Owens was released by the Seattle Seahawks on Sunday, part of the league-mandated roster reductions from 90 to 75 players.
The 38-year-old receiver posted a message on his Twitter account shortly before 11 a.m. that he had been released and the Seahawks made the move official in the afternoon.
"I'm no longer a Seahawk," Owens tweeted. "I THANK the organization 4 the opportunity, I'm truly blessed beyond belief. My FAITH is intact & will NOT waiver."
Owens wasn't the only veteran to get cut by the Seahawks. Offensive linemen Deuce Lutui and Alex Barron both had their veteran contracts terminated, while Seattle waived/injured defensive back Roy Lewis (knee), tight end Cameron Morrah (toe), defensive tackle Pep Levingston (knee) and linebacker Jamison Konz (shoulder).
Owens signed a one-year deal with Seattle (No. 22 in APPro32) on Aug. 7, following a sterling workout that had coaches and Seahawks staff raving about how good he looked for having not played an NFL game in more than 18 months.
"We really liked the group that we assembled. Terrell came in here and busted his tail and he looked really effective right from the start," Seattle coach Pete Carroll said. "But as we just took a look at our guys that are coming through the program and growing up with us we thought that it would be best for us to stay with those guys."
Owens signed just before Seattle's first preseason game and made his debut in the second week against Denver. But his preseason performance was more notable for the passes he dropped than anything he caught.
Owens dropped a potential 46-yard touchdown against Denver on a perfect throw from Matt Flynn. He failed to make a catch in any of his five targets against the Broncos and then had another glaring drop against Kansas City on Friday night.
He finished the preseason with just two receptions — a 40-yard catch from Russell Wilson where Owens had to slow down and lean back to haul in the pass and a 1-yard reception on a screen.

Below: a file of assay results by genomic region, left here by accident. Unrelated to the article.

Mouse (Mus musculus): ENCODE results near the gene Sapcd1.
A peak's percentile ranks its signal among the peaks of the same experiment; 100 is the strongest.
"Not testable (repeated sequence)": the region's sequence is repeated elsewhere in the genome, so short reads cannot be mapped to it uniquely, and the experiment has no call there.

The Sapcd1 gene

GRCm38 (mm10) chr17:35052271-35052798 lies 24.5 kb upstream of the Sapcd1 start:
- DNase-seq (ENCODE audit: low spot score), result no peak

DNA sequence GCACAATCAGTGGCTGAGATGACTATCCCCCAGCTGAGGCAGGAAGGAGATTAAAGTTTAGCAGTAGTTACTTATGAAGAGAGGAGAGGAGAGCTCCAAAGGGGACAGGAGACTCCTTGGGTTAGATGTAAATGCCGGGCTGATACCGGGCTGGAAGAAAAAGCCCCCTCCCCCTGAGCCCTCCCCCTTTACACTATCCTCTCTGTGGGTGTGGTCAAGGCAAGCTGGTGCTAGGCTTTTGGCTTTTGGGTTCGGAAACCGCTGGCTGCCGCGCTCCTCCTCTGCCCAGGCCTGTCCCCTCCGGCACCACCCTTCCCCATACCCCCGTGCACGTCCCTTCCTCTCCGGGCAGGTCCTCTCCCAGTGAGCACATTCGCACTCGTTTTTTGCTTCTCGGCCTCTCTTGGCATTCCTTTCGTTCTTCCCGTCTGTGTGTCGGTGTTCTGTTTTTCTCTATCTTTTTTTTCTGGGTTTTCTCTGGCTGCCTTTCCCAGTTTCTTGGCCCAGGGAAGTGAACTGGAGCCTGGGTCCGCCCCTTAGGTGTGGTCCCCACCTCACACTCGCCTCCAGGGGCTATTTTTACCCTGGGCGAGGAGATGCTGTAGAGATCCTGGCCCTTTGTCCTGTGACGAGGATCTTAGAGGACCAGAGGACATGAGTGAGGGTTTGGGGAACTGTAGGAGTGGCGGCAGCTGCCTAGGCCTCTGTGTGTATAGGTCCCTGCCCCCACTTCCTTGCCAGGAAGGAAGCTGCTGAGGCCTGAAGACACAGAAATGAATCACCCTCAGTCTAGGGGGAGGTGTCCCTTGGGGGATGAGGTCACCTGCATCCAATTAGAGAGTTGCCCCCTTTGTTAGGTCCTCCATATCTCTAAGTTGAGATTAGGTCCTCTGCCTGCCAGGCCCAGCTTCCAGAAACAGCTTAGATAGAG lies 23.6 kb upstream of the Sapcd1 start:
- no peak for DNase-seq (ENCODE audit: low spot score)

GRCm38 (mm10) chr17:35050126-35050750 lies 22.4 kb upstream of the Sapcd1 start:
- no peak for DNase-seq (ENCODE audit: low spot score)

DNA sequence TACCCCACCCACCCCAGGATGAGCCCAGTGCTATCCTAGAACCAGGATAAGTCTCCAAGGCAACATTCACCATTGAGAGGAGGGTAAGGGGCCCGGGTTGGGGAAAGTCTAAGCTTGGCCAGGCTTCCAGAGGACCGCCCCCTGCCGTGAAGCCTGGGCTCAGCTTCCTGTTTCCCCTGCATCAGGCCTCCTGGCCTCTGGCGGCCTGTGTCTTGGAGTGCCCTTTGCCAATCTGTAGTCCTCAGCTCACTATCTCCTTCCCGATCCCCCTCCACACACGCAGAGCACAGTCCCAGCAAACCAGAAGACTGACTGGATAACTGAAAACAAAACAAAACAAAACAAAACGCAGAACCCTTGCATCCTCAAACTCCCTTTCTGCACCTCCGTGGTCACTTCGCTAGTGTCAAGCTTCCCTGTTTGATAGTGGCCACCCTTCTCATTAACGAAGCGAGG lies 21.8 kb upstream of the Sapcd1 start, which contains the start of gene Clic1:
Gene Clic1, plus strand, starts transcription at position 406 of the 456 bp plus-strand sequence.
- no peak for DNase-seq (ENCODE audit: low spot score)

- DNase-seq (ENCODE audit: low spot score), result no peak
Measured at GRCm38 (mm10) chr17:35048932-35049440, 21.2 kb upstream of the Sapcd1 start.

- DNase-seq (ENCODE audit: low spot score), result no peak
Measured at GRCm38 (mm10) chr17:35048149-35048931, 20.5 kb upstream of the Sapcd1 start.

For as impressive as his long catch was in Seattle's 44-14 win over the Chiefs, it served as Owens' only highlight in a Seahawks uniform.
Owens was trying to make a comeback after not playing since Week 15 of the 2010 season while with Cincinnati. He sat out the entire 2011 season following surgery on his left knee and failed to receive any offers.
Owens got the rust off this spring playing for the Allen Wranglers of the Indoor Football League. He had 35 catches for 420 yards and 10 touchdowns while playing eight of 11 games, but was released and lost an ownership stake in the team in May.
Owens, a third-round draft choice by San Francisco in 1996, has started 201 of the 219 regular-season NFL games he has played in his career. He has 1,078 receptions for 15,934 yards and 153 touchdowns — the second most in league history.
His nine seasons with at least 1,000 yards receiving and 13 years with at least 50 catches rank third. His total receptions are sixth on the NFL career list. Owens spent eight seasons with San Francisco, two with Philadelphia, and three with Dallas before a pair of one-year stints with Buffalo and Cincinnati.
"I've been rehabbing and working out for the past year since the injury and that's all I've ever wanted since I've been out is another opportunity," Owens said following his first practice on Aug. 8. "That has been given to me by the Seattle Seahawks and again I am very grateful for that."
Among Seattle's other cuts to reach the 75-man limit were wide receiver Phil Bates, running back Tyrell Sutton, cornerbacks Ron Parker and Donny Lisowski and offensive lineman Edawn Coughman.
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